In my teens I watched a movie called The Bridge on the River Kwai. I thought I forgot about it until a couple of weeks ago.
- I would really recommend this book...are you looking for something to read on your travels? - helpful Waterstones sales man is standing next to me handing me a book. For a brief moment I wonder how on earth does he know I am looking for a book to read on my flight and then remember about a little suitcase I am dragging along having just bought it.
- Ah yes, on my travels, yes - I take the book and try not to judge it by the cover. It has a soldier on it and I have just finished "The Storyteller" by Jodi Picoult which is a damn moving Auschwitz memorial (and which by the way, I totally recommend - fabulous read) so I am not really looking for another war related heart wrenching experience.
But somehow, even though I only skim read the back for some clues on content, my eyes land on one word - Burma.
It's funny how our brain can work - in images. I see the movie's title in front of me in that one word even though the book and the movie are only connected through the fact, they carry the story of the specific place in a specific time.
I buy the book. Fast forward two weeks, I read 90% of it and can safely say, I made a wrong choice as far as avoiding the heart wrenching literature goes. But it's one incredibly written book that makes you blink twice every time you put it away and re-connect with reality.
I would like to believe that if this book was a must read for everyone, the monstrosity of the terror described there would not repeat itself. But I am not so sure. Either way, do read it. If you dare.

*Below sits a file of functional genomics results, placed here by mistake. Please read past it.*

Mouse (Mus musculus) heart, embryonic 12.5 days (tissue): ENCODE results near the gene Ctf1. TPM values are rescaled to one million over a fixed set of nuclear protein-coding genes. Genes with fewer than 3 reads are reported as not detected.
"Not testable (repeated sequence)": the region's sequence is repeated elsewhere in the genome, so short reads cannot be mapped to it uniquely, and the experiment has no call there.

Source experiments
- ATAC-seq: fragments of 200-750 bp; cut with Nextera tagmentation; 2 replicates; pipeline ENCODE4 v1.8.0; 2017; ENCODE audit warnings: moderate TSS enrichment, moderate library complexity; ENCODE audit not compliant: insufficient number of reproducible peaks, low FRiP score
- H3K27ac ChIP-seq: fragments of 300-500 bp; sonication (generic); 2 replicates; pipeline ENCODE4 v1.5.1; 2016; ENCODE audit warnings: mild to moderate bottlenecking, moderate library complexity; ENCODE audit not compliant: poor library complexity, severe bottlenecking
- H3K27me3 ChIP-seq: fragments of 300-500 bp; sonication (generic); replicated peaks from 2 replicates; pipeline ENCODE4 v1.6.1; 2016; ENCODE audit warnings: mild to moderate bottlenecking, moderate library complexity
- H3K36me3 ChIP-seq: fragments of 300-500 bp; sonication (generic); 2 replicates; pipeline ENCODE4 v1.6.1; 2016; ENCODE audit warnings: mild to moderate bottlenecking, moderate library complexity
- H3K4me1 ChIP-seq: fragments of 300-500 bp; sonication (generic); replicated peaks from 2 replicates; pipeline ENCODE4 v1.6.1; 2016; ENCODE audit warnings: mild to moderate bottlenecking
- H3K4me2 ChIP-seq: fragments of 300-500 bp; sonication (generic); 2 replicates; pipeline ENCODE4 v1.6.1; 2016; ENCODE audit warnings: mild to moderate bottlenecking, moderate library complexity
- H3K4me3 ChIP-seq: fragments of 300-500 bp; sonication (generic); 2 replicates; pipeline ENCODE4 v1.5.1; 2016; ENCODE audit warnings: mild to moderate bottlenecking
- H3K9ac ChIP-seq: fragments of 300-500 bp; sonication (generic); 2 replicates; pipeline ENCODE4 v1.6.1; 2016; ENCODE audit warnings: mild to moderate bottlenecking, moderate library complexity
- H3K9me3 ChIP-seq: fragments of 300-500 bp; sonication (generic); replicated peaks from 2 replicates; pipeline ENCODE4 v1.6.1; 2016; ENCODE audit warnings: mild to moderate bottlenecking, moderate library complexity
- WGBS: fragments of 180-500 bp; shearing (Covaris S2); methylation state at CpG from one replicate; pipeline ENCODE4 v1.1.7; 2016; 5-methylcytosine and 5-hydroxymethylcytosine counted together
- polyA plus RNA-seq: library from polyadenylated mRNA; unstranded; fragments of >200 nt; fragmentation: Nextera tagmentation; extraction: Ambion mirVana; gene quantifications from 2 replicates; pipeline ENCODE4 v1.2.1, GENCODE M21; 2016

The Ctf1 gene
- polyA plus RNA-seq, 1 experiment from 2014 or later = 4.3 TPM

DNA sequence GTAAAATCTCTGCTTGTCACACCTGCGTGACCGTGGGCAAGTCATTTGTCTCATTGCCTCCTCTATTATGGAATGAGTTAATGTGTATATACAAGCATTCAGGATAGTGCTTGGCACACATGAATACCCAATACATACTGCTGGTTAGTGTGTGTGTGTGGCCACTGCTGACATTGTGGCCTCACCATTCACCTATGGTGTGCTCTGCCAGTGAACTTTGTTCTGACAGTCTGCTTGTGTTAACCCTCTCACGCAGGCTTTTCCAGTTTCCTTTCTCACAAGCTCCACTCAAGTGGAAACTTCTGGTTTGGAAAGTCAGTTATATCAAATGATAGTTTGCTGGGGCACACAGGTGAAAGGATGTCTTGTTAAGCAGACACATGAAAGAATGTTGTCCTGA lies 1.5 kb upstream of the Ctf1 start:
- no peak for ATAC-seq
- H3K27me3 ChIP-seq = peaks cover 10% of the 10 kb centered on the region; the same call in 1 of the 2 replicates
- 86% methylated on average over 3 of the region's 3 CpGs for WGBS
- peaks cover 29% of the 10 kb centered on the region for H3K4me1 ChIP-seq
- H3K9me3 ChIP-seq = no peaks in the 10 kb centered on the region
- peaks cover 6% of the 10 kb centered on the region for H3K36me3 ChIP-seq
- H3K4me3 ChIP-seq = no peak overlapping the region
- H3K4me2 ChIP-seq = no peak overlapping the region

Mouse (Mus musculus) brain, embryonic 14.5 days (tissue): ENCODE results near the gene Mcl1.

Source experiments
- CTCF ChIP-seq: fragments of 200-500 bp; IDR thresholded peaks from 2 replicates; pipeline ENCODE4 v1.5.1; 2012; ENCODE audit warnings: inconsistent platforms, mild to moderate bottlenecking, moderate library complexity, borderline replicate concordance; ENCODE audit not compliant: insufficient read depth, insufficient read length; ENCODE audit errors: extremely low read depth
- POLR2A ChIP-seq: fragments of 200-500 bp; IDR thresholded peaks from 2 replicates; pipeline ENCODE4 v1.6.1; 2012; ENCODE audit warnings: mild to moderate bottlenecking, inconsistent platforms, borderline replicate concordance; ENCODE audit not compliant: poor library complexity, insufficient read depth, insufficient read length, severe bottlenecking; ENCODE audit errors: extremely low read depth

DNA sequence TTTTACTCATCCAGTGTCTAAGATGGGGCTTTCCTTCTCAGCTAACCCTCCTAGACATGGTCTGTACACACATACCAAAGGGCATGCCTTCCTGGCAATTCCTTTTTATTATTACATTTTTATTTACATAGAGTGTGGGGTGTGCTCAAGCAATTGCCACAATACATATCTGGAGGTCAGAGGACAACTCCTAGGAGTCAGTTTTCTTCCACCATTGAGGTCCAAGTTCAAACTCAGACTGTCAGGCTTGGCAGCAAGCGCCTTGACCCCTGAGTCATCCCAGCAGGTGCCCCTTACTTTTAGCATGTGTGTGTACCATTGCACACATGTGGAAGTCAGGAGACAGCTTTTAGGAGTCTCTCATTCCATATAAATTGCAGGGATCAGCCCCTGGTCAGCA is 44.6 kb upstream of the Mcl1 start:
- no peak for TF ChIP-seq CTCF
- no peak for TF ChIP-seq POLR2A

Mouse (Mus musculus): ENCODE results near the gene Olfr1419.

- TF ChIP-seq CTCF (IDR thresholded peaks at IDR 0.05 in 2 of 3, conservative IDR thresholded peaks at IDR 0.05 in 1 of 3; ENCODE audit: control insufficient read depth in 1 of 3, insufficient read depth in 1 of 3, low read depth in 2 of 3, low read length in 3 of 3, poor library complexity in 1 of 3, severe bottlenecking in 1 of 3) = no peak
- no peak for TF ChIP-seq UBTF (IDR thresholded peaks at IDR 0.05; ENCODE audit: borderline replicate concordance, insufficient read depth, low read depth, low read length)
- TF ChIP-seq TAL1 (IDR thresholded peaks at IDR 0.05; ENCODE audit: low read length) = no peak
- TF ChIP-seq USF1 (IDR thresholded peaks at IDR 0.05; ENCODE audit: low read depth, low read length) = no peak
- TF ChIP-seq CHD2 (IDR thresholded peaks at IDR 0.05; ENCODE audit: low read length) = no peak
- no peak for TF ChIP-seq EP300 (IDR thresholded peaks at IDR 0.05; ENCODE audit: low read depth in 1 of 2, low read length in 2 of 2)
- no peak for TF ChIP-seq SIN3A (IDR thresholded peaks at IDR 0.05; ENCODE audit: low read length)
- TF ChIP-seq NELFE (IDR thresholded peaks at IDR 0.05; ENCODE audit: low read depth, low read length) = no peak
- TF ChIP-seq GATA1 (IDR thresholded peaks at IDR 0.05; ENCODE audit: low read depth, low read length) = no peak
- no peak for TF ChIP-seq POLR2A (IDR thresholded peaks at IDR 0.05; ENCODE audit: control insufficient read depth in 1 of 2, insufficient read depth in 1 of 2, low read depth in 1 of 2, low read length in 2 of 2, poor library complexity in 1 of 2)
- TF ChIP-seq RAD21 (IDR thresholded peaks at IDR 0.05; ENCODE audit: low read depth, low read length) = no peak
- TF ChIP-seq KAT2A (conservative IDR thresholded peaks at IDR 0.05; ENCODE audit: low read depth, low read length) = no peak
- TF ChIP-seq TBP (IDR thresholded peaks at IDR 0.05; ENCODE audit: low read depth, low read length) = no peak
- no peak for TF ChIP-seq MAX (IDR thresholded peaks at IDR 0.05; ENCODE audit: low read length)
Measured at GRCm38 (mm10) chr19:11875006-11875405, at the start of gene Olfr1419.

|EARSIE. Wednesday Day 112: out and about in Oxfordshire on the chestnut powerhouse ;)|
- Are you taking a selfie for your blog? - asks Emma as I point my phone at the lush countryside in front of us.
- No, just the world through Freddie's ears.
- Earsie! - she says and I am thinking it's a good word to make up for the situation.
- Earsie it is!
The lessons went well.
Shabby too worked fairly well although he is my worry with the unconventional tension and a list of creative ways he deals with everything he isn't sure about. He's got his first event of the season tomorrow and I hope he keeps his legs in sequence in the dressage and remembers to breath jumping. Cross country should be easy for him so I am not bothered about that.
The dressage test is the BE106 (2012) which is a good one for Shabby as there are no endless rounds on the outside track but instead, questions keep coming which should focus both him and the rider. There is no huge pressure but I do hope they both do themselves justice as they worked very hard in the last few months and very much deserve it.
Keep everything crossed!